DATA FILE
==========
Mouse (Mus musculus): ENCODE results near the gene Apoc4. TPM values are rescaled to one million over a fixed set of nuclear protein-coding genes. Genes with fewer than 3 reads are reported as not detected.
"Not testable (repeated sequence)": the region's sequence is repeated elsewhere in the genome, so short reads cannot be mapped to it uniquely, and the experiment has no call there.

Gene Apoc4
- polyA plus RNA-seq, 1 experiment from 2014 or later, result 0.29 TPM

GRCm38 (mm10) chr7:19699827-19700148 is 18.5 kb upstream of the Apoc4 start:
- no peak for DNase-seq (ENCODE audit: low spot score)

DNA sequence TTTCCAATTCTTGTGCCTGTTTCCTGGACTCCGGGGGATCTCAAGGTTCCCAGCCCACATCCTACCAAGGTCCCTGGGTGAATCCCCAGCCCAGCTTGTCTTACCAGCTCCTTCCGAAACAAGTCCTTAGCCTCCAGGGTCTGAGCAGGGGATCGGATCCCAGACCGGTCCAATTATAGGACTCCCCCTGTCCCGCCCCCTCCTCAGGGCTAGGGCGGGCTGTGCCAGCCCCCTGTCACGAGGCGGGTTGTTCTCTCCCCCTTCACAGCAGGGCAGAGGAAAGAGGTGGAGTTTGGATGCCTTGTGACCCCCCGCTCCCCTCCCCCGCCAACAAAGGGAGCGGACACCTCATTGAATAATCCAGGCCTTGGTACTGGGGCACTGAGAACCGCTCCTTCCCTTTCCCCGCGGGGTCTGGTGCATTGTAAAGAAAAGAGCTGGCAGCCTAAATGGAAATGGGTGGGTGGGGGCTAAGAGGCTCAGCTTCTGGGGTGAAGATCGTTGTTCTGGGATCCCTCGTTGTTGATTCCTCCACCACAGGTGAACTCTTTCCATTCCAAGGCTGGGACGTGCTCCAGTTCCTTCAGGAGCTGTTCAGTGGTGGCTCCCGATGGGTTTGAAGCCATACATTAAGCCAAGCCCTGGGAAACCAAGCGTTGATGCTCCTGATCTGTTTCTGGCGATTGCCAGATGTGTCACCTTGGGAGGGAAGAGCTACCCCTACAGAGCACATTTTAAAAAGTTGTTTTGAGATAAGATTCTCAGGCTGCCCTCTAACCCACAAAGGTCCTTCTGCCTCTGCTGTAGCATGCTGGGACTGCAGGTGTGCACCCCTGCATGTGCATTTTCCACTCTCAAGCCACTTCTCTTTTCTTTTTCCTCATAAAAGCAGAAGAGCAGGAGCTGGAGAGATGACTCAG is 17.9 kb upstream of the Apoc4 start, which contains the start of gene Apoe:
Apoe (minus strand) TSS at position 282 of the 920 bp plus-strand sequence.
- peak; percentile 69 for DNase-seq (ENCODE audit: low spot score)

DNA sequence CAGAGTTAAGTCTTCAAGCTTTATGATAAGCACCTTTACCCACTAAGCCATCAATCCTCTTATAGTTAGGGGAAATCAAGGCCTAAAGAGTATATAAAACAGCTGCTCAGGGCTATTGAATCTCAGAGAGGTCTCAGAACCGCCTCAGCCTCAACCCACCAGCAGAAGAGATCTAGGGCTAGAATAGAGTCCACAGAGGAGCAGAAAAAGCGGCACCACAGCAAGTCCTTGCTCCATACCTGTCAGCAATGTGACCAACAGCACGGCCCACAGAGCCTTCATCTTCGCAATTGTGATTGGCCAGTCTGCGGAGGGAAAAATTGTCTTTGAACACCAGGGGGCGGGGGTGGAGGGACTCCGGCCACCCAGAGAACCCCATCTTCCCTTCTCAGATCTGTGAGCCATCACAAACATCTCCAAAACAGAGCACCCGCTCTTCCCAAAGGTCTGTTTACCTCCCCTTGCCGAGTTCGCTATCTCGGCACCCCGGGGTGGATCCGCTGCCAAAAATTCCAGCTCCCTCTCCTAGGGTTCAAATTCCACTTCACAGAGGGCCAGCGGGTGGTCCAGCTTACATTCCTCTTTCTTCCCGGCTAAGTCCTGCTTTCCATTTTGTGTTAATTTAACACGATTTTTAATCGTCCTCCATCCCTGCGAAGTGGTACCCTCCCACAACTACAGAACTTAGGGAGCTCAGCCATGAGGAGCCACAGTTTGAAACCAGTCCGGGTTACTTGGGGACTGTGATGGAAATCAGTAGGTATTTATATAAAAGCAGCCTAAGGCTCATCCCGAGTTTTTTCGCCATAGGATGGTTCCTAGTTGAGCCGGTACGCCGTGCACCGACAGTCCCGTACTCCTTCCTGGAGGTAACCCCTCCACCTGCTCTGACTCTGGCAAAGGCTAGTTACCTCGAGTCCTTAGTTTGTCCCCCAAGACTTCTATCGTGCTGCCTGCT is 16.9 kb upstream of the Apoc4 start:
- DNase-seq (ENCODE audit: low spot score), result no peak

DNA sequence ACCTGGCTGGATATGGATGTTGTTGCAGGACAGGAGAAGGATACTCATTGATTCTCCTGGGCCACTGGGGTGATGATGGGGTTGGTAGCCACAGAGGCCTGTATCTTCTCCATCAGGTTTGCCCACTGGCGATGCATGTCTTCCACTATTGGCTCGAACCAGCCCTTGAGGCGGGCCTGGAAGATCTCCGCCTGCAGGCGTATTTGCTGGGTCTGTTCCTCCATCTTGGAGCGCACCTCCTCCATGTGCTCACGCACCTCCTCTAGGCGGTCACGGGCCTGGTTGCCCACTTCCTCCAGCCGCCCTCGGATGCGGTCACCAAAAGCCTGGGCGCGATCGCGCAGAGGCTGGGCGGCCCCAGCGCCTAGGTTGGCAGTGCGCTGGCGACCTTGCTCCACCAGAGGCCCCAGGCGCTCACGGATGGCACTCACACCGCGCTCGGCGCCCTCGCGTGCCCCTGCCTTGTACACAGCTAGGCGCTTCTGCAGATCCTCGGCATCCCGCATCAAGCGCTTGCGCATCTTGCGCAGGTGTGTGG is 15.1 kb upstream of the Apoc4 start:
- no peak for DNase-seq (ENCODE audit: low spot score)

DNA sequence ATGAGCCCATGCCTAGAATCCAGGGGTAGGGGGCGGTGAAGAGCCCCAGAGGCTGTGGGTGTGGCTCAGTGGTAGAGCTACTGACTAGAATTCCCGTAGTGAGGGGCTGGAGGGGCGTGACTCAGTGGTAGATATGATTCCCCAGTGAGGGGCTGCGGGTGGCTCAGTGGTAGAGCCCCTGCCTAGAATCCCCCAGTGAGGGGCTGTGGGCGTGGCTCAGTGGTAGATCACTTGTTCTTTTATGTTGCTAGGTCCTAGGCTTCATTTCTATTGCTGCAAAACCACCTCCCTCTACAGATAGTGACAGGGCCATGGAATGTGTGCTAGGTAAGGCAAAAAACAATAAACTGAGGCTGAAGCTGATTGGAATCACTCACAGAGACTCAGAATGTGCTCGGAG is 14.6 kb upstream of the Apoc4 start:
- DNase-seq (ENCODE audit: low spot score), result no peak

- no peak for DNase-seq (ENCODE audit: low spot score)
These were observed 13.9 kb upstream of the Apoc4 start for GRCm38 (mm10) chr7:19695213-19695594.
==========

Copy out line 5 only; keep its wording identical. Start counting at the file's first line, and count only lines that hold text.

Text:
GRCm38 (mm10) chr7:19699827-19700148 is 18.5 kb upstream of the Apoc4 start: